Last year, Maine, New York and Virginia also launched programs.

In Pennsylvania, the state would provide regulatory oversight and contract with a private financial firm to manage participants' investments. State Rep. Michael Driscoll, a Democrat who is cosponsoring the bill, said he first introduced it six years ago, when about two million Pennsylvanians didn't have access to retirement plans.

The Pennsylvania plan would apply to any business with five or more employees. Many larger businesses do have automatic contribution plans and some even match their workers' payroll deductions, Driscoll said, but the state-run program would at least "provide for some that don't have what the big guys have."

The primary sponsor of the bill is state Rep. Tracy Pennycuick, a Republican. The programs are for workers who "fall through the cracks," said Pennycuick in a phone interview.

Although there are a lot of IRA products on the market now, she said, it takes time for employers to sign up and run the programs. A state plan that takes over administrative responsibilities, she said, could make the difference for small businesses in deciding whether to offer the programs.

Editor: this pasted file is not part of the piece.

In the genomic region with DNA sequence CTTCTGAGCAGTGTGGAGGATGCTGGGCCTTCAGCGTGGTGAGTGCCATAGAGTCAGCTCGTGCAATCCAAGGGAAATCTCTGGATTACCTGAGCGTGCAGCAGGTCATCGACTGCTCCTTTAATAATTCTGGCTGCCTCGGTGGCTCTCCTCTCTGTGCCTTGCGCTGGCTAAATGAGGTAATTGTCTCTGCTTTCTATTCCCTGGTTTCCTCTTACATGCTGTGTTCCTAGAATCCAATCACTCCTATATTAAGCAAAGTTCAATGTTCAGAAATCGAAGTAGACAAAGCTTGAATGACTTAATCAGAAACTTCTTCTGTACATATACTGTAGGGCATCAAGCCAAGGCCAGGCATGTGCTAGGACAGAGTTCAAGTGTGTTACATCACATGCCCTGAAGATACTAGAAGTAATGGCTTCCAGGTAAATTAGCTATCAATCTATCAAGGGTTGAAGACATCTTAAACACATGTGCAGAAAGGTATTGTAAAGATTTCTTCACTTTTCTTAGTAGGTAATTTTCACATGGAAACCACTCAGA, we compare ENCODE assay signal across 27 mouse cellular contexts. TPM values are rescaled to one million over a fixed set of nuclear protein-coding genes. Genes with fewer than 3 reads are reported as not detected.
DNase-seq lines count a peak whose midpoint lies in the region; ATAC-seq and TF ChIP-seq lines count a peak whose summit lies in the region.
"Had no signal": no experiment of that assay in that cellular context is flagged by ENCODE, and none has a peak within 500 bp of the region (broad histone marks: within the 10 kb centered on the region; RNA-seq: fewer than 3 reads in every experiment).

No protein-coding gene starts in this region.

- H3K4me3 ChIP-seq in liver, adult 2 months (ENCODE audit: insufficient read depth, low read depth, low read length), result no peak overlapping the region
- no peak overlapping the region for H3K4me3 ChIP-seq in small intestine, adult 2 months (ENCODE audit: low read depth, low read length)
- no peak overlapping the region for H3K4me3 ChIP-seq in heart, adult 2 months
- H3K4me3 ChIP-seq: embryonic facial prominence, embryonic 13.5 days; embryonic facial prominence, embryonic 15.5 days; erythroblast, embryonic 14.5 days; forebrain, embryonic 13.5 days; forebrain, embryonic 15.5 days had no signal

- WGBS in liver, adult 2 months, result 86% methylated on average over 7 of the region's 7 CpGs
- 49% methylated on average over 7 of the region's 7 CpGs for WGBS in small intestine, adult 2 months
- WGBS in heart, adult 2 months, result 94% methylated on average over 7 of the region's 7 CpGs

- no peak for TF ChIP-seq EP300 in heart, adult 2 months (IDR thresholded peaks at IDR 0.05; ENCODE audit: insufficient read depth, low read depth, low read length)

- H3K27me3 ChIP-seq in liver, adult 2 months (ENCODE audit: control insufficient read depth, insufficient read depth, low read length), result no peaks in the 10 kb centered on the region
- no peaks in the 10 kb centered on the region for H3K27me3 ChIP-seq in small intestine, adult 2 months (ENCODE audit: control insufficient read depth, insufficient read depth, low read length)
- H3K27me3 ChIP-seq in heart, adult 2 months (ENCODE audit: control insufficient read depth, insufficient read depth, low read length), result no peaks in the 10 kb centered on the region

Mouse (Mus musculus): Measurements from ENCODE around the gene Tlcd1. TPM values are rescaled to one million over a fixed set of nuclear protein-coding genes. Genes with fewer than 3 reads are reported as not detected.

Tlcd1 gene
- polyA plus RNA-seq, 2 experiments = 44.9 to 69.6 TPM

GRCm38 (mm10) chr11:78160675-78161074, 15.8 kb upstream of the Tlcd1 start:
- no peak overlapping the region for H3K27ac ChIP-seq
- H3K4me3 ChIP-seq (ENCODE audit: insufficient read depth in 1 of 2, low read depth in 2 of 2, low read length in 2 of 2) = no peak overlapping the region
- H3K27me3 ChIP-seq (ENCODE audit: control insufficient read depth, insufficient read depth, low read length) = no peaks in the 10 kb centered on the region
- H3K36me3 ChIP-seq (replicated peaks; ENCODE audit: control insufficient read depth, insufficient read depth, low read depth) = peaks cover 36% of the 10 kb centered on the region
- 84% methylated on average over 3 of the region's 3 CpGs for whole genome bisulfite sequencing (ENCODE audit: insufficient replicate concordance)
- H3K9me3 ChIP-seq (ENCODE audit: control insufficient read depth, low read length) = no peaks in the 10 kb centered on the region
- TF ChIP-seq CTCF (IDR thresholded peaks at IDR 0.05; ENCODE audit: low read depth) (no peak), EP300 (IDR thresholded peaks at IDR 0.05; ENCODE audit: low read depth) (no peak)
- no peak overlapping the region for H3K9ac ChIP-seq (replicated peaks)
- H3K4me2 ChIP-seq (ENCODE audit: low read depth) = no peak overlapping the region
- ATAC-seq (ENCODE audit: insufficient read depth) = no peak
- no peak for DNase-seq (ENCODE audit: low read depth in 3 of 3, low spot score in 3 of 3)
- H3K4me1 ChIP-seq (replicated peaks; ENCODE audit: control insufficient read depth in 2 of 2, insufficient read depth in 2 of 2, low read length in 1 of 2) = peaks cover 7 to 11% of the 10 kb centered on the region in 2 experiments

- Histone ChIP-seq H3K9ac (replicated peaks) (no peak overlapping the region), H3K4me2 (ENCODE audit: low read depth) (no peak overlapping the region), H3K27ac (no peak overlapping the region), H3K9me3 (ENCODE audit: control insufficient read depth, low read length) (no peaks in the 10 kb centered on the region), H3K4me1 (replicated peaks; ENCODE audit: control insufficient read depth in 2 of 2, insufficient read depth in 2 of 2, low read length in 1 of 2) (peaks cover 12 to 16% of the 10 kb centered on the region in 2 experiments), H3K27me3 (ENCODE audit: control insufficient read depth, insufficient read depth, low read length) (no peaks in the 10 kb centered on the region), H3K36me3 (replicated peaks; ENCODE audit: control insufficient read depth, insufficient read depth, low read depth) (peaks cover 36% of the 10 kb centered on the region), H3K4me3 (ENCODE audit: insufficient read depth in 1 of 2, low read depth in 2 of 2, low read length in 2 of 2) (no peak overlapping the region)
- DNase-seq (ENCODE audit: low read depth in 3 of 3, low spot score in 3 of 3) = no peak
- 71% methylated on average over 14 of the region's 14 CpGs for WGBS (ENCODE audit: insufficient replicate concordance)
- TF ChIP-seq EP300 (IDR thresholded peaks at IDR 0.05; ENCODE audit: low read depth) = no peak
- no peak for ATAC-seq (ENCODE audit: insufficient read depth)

But a report last month from the Congressional Research Service noted that some fear the state plans could replace existing employer-sponsored plans and the benefits that go with them.

Opposition has come from the insurance industry which, Driscoll said, is worried about losing potential clients. Insurance companies are among the entities, along with financial institutions, that contract with businesses to provide IRA plans for employees.

Bianca Alonso Weiss, state government relations manager for the National Association of Insurance and Financial Advisors, which has opposed the state-run programs, said in an email that the trade group "appreciates that states are looking for solutions to encourage more retirement savings." But Weiss noted that at least one research paper from the University of Pennsylvania, focused on Oregon, showed that by April 2020, over 50 percent of state-run accounts were inactive or had a savings rate of 0 percent.

Furthermore, she said, low wages and high turnover among small companies' workers limit what such programs can achieve.

But the same paper found that while contributions dwindled in Oregon's IRA plan in April 2020, it was likely due to job losses in the pandemic, not a failure of the program.